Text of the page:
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Re: MassDOT Capital Plan & Vision for MBTA 2024

Postby F-line to Dudley via Park » Sun Nov 09, 2014 6:50 am

BostonUrbEx wrote:
The EGE wrote:Try that with half a mile (2640 feet) as your radius; that's a more common value for commuter rail (especially in super-walkable Melrose). I'll bet the Cedar Park walkshed gets entirely consumed by Wyoming Hill and Highlands.


Huh, didn't realize the radius was quite that far for a walkshed. I'm in the process of updating it, so if anyone clicks on the link, it may look funky at the moment.


In this case the thick bus coverage reinforces that as a metric as a cutoff point. The 131 up Main St. stops directly at Oak Grove, Wyoming Hill, and Melrose Highlands and swings 3 blocks from Cedar Park. The 136 and 137 stop directly at Malden Ctr., OG, WH, and Greenwood; and 3 blocks from both CP and MH. And the 132 stops directly at MC, OG, and WH en route to Stoneham. So given the route duplication and Wyoming Hill and Melrose Highlands being the ones with the most bus connectivity, that gives a pretty strong case for Cedar Park being not only duplicate but a ridership siphon from the other two where the native demand is 2 not 3 stops on that stretch. It's a pretty strong case for not even bothering to err on side of caution, just doing away with it, and exploring those ped connectivity enhancements.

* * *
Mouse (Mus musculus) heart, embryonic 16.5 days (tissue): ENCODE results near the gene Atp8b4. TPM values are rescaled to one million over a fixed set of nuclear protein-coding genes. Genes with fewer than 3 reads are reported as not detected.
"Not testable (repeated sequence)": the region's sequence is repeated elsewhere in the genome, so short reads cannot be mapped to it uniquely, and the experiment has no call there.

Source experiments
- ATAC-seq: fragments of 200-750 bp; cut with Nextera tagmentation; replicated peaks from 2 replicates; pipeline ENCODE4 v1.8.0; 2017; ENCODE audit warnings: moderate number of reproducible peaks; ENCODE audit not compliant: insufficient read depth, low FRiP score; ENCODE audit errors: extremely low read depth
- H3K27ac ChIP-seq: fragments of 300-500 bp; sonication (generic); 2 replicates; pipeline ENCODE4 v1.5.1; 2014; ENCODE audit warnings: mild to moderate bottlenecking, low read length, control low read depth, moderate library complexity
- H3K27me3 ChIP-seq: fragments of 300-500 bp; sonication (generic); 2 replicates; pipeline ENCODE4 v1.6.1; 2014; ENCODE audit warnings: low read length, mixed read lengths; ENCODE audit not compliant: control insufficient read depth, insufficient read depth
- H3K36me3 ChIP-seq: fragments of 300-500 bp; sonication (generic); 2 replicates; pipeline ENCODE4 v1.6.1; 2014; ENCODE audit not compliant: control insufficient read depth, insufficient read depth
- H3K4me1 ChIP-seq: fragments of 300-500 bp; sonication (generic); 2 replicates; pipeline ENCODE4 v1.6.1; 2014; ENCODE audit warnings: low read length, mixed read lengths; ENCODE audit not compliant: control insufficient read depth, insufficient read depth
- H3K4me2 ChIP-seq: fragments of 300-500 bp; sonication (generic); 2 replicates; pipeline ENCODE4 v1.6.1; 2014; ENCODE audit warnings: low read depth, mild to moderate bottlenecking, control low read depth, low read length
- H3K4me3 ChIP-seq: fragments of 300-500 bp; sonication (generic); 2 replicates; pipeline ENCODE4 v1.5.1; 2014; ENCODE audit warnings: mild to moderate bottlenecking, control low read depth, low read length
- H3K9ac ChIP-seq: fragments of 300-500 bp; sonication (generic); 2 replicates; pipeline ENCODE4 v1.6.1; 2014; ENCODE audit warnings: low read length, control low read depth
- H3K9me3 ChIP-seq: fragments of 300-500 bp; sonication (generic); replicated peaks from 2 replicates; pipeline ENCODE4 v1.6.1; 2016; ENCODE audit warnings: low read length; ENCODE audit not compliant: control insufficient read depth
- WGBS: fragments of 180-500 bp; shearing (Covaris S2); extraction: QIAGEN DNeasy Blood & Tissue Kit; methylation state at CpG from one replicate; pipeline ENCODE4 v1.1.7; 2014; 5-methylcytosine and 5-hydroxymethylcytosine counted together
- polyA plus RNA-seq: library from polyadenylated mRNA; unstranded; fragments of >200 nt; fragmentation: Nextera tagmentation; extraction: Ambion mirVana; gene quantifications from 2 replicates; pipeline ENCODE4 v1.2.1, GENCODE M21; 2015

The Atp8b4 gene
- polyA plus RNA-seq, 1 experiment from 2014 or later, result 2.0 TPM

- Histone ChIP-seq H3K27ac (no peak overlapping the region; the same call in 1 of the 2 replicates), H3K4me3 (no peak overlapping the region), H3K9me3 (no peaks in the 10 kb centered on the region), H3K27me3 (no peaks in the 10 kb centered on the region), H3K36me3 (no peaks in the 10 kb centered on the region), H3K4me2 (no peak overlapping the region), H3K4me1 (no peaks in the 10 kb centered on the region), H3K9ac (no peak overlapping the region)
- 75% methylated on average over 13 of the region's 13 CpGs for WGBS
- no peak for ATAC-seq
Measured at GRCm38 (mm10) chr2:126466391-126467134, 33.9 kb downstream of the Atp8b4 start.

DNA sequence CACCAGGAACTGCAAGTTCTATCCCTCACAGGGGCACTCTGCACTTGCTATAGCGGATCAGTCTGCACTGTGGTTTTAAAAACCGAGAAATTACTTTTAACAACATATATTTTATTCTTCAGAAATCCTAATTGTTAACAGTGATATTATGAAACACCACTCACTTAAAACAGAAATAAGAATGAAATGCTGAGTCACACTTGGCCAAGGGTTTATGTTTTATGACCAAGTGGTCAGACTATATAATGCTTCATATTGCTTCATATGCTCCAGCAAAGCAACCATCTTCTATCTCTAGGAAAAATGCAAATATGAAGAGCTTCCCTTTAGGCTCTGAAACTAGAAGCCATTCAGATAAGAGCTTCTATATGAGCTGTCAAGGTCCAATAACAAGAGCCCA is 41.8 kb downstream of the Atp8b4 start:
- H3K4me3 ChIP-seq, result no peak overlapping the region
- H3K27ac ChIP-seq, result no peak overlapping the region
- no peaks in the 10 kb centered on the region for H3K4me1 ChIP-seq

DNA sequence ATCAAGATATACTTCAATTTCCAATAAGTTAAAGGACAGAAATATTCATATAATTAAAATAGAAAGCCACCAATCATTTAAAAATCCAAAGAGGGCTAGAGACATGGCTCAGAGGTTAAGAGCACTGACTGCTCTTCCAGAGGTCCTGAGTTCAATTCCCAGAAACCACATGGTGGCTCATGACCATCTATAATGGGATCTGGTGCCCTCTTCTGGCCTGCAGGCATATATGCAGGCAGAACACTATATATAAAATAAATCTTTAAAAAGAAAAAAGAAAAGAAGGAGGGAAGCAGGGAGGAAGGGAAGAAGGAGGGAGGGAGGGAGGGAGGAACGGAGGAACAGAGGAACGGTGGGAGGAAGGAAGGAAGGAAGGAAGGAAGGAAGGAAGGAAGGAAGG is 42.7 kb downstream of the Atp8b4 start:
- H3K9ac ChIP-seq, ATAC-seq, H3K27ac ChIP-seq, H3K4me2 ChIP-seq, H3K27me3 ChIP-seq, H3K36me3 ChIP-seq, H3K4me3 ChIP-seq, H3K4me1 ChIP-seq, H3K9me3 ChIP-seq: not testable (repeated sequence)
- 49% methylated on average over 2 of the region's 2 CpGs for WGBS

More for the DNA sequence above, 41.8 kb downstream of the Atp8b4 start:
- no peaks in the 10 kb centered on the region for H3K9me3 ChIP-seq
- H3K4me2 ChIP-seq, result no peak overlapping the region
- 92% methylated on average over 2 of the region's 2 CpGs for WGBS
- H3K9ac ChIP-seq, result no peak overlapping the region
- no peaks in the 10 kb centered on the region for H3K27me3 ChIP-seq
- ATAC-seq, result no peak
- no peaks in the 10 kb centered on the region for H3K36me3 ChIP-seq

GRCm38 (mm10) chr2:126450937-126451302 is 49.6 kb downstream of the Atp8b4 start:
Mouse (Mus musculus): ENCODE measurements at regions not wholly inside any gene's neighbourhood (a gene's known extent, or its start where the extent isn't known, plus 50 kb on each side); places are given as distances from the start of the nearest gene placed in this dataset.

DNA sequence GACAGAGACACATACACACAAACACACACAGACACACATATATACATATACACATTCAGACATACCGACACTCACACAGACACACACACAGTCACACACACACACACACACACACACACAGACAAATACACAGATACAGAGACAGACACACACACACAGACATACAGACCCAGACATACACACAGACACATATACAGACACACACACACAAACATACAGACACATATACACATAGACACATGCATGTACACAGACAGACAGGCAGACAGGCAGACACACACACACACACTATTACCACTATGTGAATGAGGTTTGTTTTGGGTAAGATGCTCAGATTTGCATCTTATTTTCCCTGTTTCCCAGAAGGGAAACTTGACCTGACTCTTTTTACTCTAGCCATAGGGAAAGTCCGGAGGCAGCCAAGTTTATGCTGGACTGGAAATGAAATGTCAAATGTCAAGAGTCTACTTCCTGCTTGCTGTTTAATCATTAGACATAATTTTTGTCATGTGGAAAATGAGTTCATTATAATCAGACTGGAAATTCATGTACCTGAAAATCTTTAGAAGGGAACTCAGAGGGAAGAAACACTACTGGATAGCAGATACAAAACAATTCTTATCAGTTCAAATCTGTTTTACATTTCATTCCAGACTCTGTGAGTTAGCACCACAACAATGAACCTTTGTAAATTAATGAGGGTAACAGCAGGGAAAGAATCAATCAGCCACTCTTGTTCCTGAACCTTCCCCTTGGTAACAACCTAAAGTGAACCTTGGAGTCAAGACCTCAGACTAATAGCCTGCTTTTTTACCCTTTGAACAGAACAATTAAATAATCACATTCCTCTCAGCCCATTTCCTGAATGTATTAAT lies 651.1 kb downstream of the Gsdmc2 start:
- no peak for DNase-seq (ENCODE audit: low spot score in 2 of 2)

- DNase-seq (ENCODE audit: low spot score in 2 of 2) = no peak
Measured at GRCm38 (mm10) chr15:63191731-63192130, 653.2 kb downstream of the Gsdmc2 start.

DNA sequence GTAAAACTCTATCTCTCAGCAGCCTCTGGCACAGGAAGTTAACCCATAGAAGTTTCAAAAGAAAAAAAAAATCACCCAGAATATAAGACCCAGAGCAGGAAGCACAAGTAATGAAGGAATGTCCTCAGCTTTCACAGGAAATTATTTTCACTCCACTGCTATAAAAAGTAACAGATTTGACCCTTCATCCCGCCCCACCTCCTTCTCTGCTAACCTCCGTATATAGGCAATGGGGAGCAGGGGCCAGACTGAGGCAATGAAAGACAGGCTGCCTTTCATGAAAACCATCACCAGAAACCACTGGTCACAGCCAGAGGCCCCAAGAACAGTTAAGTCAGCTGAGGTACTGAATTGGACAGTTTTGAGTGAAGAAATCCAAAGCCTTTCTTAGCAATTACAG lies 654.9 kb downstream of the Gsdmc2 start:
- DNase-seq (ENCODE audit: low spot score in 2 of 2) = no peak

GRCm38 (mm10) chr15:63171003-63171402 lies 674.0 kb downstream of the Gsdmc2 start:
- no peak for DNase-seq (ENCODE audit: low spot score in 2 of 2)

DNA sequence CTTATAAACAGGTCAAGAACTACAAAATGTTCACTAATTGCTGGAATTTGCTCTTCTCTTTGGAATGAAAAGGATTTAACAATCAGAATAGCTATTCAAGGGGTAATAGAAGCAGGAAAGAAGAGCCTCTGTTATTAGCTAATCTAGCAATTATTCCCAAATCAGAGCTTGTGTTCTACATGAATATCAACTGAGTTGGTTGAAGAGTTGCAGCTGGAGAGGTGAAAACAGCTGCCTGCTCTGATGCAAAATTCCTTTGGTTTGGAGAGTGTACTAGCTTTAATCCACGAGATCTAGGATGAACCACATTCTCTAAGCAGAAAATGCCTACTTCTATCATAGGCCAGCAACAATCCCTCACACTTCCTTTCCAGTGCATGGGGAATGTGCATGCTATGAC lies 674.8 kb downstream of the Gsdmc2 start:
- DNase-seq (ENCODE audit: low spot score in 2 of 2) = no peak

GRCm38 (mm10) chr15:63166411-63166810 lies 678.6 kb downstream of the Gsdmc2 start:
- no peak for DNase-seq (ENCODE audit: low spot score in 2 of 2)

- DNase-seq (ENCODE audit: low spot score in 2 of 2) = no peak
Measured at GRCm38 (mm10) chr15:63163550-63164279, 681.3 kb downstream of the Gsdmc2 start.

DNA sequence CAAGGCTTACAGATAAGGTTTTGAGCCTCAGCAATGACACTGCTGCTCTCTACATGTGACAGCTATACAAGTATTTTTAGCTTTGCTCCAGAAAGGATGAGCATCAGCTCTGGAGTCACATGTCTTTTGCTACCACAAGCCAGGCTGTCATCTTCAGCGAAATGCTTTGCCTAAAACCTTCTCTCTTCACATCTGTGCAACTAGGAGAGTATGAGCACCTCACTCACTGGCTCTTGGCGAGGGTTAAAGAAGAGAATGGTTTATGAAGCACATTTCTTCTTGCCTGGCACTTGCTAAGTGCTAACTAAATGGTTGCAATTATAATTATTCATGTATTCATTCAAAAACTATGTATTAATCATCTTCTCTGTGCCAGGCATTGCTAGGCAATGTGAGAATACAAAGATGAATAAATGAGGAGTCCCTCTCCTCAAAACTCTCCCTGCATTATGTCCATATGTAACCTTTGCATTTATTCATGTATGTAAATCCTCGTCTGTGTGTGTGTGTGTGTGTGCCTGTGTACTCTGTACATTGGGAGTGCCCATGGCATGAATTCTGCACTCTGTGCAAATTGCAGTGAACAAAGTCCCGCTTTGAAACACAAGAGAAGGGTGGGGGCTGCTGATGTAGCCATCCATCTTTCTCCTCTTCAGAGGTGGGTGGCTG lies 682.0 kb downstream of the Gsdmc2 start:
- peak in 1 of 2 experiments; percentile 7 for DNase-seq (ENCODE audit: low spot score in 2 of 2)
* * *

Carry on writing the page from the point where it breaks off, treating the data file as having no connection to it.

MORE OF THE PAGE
Other dead-obvious ones.
-- Wedgemere. Going by the half-mile tolerable minimum, Wedgemere's also flagrantly too short and well-supplemented by buses. A siphon from Winchester Center not a native demand generator, so Indigo wouldn't matter...it would just siphon the same % from Winch. Ctr. not contribute an extra gear's demand. As much as the locals would fight that one, the case is pretty airtight.